Yikes! Your blood sugar crashed. Here's how to avoid that again.

If you've ever eaten dessert on an empty stomach, chances are you've experienced what's known as a blood sugar "crash." The cells in your body don't get enough energy, so you often end up feeling tired, irritable, dizzy, hungry and you may even experience shakiness or light-headedness.

This occurs because your body responds to the sudden influx of sugar in your system by releasing too much of the hormone insulin, which causes your blood sugar, also known as glucose, to plummet below normal levels. Though this occurrence isn't usually anything to be overly concerned about if it doesn't happen often, it's a good reminder that what we eat affects how we feel.

Who needs to lower blood sugar?

Some people need to monitor their blood sugar levels a lot more than others. People with diabetes, for instance, have to constantly check their blood sugar levels and need to be especially mindful of what they eat. "People with type 2 diabetes have insulin resistance, which means their tissues don’t respond well to insulin," explains Dr. Dariush Mozaffarian, a cardiologist and professor of nutrition and medicine at Tufts University. Because of this, he says, "blood glucose levels can rise very high while the tissues starve from lack of energy."

People without diabetes may also want to prevent their blood sugar levels from spiking too often. "Occasional glucose spikes are not damaging long-term, especially when the body is young and resilient," says David Sinclair, professor of genetics and a longevity researcher at Harvard Medical School. "However, constant spiking from eating foods with excess sugar can cause brain fog and hunger pains when sugar levels plummet."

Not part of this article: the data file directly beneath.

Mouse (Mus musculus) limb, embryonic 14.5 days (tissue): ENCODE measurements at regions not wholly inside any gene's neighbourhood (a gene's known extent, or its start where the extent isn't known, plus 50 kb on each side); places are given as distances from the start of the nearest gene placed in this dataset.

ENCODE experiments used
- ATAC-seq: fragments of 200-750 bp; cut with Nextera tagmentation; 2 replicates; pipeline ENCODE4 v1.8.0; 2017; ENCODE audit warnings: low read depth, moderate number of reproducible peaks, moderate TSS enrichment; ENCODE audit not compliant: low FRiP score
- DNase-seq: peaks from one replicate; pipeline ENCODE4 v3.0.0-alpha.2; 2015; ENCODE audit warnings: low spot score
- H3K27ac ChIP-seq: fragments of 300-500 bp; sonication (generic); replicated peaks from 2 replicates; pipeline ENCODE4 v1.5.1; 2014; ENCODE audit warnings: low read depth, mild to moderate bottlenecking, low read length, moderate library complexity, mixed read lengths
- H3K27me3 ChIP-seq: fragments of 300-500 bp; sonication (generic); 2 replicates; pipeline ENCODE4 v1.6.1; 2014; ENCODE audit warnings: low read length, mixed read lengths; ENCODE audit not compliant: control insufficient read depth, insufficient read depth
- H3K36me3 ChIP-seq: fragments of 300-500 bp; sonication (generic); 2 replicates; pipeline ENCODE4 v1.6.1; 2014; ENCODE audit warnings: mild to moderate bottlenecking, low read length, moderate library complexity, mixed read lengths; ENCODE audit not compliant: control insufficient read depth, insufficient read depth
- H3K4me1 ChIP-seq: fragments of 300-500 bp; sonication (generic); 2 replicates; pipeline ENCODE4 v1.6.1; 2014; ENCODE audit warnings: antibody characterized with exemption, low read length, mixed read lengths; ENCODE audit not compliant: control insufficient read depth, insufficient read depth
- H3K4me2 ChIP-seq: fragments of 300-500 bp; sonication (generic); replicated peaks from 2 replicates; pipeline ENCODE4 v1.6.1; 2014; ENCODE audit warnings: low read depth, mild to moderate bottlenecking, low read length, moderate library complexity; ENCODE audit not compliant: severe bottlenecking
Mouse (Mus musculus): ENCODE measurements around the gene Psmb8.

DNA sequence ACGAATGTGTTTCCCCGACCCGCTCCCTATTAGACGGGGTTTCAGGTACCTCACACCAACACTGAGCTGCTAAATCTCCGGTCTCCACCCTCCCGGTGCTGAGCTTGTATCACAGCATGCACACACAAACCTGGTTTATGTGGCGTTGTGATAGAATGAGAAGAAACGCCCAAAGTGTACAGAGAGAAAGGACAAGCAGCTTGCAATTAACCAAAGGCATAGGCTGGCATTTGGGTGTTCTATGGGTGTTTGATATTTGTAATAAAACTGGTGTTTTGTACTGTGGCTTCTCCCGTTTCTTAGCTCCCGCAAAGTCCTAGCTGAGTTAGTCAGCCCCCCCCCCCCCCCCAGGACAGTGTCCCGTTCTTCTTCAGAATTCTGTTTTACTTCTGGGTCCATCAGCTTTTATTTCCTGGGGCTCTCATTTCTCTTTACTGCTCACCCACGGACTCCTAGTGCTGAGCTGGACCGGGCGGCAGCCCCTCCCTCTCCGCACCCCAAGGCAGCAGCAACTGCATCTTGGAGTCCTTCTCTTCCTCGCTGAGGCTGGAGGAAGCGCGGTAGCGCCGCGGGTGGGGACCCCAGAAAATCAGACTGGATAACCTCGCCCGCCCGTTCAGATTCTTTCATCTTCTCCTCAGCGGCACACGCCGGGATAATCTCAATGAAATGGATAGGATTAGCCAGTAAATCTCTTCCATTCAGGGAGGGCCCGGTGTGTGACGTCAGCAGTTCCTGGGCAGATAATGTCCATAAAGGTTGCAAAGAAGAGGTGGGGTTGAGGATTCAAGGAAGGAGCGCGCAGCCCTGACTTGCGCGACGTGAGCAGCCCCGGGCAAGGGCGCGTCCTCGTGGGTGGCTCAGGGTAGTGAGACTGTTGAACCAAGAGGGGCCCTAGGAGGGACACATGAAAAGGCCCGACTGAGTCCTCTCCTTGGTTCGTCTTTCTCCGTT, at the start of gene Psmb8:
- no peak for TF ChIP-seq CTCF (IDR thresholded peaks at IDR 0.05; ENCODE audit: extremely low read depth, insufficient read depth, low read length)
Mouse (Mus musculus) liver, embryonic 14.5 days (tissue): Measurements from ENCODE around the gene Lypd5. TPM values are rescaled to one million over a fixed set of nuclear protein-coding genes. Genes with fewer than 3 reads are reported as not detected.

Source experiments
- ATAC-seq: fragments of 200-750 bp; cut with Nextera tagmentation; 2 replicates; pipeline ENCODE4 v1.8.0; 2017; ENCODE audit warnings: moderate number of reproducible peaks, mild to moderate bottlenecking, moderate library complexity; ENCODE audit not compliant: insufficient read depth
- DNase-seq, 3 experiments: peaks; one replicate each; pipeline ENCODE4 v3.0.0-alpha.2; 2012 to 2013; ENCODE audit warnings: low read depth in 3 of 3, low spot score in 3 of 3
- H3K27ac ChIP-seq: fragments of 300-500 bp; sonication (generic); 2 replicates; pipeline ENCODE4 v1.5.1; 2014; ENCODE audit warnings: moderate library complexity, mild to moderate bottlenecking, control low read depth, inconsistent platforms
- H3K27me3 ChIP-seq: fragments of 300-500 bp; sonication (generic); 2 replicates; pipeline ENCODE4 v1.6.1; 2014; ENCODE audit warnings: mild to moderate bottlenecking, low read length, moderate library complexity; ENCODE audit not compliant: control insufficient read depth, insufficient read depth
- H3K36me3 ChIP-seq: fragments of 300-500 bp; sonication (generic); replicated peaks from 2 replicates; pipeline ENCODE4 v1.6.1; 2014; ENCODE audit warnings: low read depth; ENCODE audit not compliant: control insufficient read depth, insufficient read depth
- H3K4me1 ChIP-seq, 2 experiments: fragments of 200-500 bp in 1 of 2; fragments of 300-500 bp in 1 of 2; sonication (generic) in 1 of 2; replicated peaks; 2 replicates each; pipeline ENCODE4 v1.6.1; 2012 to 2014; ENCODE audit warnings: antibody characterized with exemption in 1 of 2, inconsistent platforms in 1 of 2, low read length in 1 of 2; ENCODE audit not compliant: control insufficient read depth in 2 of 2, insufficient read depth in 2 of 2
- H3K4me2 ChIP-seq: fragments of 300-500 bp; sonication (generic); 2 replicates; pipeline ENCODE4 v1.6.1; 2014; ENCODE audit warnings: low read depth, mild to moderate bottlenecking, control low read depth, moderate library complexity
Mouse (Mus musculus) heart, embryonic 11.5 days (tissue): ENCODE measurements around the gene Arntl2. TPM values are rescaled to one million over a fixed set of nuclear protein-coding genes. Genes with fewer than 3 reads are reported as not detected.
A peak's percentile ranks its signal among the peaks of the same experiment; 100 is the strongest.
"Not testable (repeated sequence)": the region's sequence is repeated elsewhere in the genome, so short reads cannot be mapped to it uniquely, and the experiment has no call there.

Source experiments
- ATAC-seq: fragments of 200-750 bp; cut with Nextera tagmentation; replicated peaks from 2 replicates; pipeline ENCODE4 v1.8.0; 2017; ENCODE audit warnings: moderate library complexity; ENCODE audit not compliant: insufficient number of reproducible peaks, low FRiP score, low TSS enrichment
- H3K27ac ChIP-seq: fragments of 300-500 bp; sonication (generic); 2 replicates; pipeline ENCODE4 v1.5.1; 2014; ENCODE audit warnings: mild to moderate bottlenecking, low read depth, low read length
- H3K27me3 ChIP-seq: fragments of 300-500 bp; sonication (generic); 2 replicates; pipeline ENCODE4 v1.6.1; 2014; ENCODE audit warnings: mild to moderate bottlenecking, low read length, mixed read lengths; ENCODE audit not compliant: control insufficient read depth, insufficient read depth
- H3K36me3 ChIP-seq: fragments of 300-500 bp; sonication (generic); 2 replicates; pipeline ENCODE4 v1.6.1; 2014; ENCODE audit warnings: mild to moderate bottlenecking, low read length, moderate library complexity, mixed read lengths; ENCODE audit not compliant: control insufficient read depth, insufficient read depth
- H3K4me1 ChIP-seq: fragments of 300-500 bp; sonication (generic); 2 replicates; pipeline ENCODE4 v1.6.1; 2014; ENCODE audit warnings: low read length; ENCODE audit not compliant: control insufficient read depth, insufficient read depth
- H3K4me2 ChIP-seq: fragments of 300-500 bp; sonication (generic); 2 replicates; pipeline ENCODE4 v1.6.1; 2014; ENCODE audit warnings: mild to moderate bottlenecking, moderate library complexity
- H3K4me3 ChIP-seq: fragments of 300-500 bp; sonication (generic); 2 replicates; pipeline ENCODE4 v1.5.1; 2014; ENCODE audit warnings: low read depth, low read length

Along with these short-term effects, regularly eating poorly and not allowing the body enough time to absorb glucose between meals can cause further issues to "accumulate over time," says Mozaffarian. These can include cardiovascular and kidney-related problems.

Read this next: Glucose, insulin and why levels are important to manage. Here's why.

What should your blood sugar be 2 hours after eating?

Because the food we eat is broken down into blood sugar, it's normal to experience a blood sugar boost, sometimes called a spike, for a period of time following a meal. This is a sign food is being converted into energy and that the pancreas is doing its job. One's blood sugar will increase temporarily before it begins dropping again. Before a meal, blood sugar is usually in the range of 80 to 130 milligrams (mg) per deciliter (dL), but the U.S. Centers for Disease Control and Prevention (CDC) notes that it's okay if this digestion-related boost causes one's blood sugar to be as high as 180 mg/dL about two hours after a meal.

After that time, your blood sugar should be dropping as the insulin in your body helps the glucose get absorbed. If your blood sugar doesn't drop, however, you might have diabetes or prediabetes.

Important: How to test your blood sugar levels and why it's critical for some people

How to lower blood sugar

People with diabetes or prediabetes need to work especially hard to manage their blood sugar levels. They do so primarily by injecting insulin and watching what they eat.

People without diabetes can similarly watch what they eat and do other things to avoid the effects of having too much sugar in their bloodstream. Healthy weight management and getting regular exercise have proven to maximize insulin sensitivity and keep blood sugar levels in a normal range.

It's also important to minimize the consumption of ultra-processed foods, refined carbs such as pasta, white rice, and white bread and to avoid foods with too many added sugars. Along with avoiding the wrong foods, it's critical to also eat foods known to help with healthy blood sugar management. "Eat more fiber-rich foods like fruits, vegetables, nuts and seeds," advises Mozaffarian. He also recommends "eating more healthy fats, proteins and carbs from foods like plant oils, fish and yogurt."

This article originally appeared on USA TODAY: How to lower blood sugar and prevent blood sugar crashes